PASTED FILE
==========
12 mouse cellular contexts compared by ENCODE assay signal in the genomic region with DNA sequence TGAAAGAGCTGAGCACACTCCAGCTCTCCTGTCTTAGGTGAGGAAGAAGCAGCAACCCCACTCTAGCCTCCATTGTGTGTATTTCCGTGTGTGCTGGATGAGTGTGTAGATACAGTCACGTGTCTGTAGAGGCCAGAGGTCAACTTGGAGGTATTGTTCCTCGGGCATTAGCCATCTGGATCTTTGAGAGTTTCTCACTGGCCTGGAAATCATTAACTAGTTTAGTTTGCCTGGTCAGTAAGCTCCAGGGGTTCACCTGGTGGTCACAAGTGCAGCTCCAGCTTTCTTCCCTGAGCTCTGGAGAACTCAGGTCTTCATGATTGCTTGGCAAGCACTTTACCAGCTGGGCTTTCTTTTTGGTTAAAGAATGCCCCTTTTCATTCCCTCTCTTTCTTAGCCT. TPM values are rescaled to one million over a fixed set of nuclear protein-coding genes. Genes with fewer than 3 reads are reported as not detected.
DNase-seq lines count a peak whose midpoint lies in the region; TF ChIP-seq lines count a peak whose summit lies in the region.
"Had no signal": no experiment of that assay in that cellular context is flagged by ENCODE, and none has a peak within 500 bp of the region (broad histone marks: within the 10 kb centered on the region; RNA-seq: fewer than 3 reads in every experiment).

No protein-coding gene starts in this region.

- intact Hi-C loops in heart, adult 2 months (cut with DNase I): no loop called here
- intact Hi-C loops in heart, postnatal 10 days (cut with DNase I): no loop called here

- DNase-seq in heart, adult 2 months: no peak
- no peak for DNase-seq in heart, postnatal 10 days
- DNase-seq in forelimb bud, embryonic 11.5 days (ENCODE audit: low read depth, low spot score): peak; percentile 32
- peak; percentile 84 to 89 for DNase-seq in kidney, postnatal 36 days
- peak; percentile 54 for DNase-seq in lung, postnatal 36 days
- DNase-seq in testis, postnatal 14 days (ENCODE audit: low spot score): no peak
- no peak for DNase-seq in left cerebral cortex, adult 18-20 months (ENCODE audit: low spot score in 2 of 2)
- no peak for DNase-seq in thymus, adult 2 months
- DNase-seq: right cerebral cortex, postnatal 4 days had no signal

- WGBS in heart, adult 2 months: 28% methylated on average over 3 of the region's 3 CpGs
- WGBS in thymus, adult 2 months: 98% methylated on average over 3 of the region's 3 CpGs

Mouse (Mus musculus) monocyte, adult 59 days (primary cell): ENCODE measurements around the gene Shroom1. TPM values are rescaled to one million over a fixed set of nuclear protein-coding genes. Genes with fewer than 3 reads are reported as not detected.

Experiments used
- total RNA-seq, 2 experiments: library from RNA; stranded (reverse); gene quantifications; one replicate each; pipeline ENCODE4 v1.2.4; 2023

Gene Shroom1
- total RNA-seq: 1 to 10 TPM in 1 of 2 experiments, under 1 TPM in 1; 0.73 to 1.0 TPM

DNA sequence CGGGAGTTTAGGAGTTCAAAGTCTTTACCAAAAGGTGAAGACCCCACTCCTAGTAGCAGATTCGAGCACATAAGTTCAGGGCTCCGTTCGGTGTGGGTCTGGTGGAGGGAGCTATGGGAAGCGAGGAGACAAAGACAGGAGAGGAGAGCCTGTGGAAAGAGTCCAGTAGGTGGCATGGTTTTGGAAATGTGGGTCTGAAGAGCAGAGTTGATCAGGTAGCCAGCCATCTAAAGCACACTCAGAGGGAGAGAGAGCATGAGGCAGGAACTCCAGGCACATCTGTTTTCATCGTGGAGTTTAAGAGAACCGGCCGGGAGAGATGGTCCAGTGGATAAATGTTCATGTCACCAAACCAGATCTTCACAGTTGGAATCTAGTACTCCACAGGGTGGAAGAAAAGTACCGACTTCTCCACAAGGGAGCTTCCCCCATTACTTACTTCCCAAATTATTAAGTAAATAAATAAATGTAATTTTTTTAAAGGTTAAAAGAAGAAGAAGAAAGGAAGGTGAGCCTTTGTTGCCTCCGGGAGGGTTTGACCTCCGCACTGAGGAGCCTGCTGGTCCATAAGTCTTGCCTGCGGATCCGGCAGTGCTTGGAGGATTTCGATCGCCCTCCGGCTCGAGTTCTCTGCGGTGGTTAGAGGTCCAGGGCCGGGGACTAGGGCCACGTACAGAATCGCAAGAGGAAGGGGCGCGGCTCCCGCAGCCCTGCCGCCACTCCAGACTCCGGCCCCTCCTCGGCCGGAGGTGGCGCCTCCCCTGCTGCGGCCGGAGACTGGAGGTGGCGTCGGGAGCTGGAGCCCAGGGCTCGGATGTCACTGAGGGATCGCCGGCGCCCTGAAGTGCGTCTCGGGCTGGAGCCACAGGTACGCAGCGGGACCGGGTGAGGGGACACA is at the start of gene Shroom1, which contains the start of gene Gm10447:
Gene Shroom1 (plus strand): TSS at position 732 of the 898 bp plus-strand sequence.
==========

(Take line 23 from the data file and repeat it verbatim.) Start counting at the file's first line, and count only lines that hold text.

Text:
DNA sequence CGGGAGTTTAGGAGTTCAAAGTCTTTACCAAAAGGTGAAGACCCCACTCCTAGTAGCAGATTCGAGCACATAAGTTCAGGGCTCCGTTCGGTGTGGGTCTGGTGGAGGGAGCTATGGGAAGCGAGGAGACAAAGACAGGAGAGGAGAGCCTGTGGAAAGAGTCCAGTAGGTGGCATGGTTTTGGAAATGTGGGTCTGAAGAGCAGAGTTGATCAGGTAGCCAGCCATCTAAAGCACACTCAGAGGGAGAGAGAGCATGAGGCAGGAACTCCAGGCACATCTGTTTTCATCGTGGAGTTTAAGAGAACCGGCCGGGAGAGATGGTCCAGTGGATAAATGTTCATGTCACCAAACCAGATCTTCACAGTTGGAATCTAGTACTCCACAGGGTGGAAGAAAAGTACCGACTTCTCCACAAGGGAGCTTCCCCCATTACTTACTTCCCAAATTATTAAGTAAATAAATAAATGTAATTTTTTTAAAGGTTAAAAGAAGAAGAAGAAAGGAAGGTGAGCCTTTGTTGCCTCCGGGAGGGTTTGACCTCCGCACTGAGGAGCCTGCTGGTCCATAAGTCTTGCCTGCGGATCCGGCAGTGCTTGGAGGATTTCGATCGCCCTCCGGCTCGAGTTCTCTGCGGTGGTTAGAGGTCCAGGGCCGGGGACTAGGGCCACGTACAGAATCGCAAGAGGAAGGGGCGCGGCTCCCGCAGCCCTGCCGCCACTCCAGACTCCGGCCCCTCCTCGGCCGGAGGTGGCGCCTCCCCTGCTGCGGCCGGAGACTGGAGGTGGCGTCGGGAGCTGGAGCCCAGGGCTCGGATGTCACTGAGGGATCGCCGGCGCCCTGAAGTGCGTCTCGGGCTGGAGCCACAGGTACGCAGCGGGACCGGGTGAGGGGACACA is at the start of gene Shroom1, which contains the start of gene Gm10447: